Higher cause, better connections
I think the role of the product is dramatically changing. The ownership of the product is no longer the key driver. It is no show off element. It is culturally deeply embedded into people’s mindset. And the interesting crossroad of the company that I currently work for is that there is a lifestyle element and a functional element to it. But, mainly it all comes down to the creativity of human beings. How can we unlock creativity in individuals that allows them to create exponential value? That’s the critical thing. And a product is just a lead way into that. And it’s a given, by manufacturing products, if you are not in the habit of getting into circular concepts around that, I would question if that is sustainable, to begin with. That is the basis. You have to have an understanding of that what you are doing is sustainable from a social responsibility perspective, a cultural responsibility perspective. You can have technical assets that provide that uniqueness in a product, but that is also not sustainable, easy to copy. So there has to be a higher, a more significant cause where people can live up to have a role to play going forward. We deeply zoom into the creativity aspect, using that as a constant. If you look at the history of humankind, creativity is by far the most constant. That is there to stay. That’s not going to change, and it is a factor that is there forever. And that, to me, is the potential you can continuously can tap into. But than zooming into the cultural aspect of that is a zeitgeist phenomenon. That will constantly evolve. That’s where you have to reach out, make the connection with local communities to figure out what’s going on. And have a non-pretentious attitude in making sure you’re an individual like anyone else. It is not the brand that you represent. It is not the corporation that is going to make the most significant difference. It is about connecting on an equal level.
Practise makes perfect
I see myself as a practitioner. And practice keeps me in the moment. I don’t look into the future to try to predict what is going to happen next. I try to leverage my skills as being a practitioner to figure out what meaningful connections are. I do a lot of sketching. I do a lot of figuring out of what the relationship is between things that even in my mind are not necessarily connected. But what if I were to make that connection? Is there any value that I can derive from that? And that is the skill that you first have to develop, but it needs to be maintained. It is like playing sports. If you want to be on top and want to have a certain level of performance, you have to train. So I keep myself fit, in that sense. But also the playfulness of it is something that you need to nurture continually; if it becomes a habit, or a traditional way of doing things. I think the energy of playing is therefore easily gone. If you’re an athlete, and at the end of your career you trained hard, and you can’t sustain a certain level of performance, the playfulness is already gone. If you look at people that I admire, not only in sports, by the way, then there is this playfulness. This fun aspect of being happy in what you do. It is not necessarily continually changing, you are good at what you do, but there is happiness related to it. And that shows off. So I try to stay fit if it comes to that.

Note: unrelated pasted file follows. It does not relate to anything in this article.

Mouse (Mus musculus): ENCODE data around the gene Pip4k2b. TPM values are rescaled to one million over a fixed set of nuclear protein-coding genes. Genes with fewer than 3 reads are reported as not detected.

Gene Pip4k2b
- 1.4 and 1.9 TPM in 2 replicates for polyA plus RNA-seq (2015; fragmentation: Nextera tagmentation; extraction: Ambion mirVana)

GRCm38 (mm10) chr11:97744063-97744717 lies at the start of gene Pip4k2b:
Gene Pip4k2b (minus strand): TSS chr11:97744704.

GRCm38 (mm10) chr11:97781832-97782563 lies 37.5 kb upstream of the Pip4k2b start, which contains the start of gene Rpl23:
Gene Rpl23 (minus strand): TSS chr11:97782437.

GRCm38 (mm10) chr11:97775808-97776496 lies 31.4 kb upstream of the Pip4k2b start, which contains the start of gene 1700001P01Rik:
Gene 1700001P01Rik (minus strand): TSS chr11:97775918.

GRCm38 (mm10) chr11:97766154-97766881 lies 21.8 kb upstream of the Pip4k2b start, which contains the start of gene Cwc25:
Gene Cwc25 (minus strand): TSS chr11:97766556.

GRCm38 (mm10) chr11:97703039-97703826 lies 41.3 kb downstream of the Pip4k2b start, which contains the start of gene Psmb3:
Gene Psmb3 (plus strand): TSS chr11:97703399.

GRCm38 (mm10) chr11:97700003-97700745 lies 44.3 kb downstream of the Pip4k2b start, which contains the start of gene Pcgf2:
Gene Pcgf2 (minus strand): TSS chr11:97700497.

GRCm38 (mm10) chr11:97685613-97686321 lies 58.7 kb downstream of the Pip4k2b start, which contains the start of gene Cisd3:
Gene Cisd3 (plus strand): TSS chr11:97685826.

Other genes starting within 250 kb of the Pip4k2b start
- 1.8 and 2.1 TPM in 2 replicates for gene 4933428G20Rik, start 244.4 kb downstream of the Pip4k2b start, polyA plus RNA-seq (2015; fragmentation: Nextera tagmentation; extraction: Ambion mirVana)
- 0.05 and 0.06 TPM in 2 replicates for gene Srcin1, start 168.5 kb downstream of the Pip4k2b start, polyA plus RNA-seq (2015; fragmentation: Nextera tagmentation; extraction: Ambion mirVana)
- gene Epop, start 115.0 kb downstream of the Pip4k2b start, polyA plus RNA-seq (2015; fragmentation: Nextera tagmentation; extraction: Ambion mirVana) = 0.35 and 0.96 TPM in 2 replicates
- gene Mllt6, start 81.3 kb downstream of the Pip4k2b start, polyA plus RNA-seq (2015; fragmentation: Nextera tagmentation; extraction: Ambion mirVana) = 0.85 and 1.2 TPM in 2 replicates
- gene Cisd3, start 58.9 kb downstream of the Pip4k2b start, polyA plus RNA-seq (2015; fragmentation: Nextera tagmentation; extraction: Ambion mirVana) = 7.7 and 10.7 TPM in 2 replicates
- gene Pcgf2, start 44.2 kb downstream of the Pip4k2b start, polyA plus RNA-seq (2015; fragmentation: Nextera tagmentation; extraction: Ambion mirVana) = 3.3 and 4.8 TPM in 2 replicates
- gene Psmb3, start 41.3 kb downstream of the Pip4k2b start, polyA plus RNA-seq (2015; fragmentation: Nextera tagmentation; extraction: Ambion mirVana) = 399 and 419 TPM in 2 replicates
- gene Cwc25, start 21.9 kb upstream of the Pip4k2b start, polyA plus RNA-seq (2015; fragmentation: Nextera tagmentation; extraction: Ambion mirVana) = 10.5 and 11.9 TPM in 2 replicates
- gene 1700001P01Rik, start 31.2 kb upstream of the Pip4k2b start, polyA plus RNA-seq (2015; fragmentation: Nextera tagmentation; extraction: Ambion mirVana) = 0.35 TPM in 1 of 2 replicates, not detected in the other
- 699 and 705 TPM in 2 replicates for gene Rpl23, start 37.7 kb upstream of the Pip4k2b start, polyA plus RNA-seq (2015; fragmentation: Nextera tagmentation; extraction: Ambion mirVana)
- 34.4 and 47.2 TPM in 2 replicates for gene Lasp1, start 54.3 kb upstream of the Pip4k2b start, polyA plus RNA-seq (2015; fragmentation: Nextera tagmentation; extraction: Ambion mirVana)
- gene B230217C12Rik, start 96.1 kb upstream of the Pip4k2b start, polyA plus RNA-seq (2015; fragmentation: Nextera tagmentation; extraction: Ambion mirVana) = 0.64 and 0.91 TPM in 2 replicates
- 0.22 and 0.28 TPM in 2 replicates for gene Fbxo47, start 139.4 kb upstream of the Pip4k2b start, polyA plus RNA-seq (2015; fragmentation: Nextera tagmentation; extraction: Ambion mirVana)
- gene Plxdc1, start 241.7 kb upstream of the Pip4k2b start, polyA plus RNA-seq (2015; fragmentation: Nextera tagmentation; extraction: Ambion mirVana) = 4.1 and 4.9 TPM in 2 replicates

Play and particles
In every large corporation where I started in, there is this question of: ‘Is it okay if I allow myself to be playful?’ Or do I need to have a title, a certain academic study or a track record of doing things? No, it’s fine! Let’s detox. Let’s forget about everything we know. Allow this playfulness to first come back to the surface. And let’s take it from there. Because when it is not there, then we are over rationalising things. We’re giving into the structures that we try to, at least challenge. And before you know it, you’re part of the problem. So you can’t step out of the problem and see if we can resolve anything anymore. So that’s crucial. In all the teams that I created over the years, there is this initial phase of detox. It is unlearning in that sense. Not that I have to educate people in what to do and what is appropriate, but there is an element of stepping into a corporate environment, thinking that that is not appropriate. And people are giving into the pressures of larger structures, larger organisations, cultural aspects, without even knowing sometimes. And just putting people back to the idea that we should not forget about the power of creativity, is just sometimes just that little particle that makes people give in to certain conditioning. It can be overwhelming, a large structure, if you enter a building with a lot of brand power and people talking in a very sophisticated way about things. But let’s just take it at face value. You need to be looking for the meaning behind the words. And that is more important than the appearance.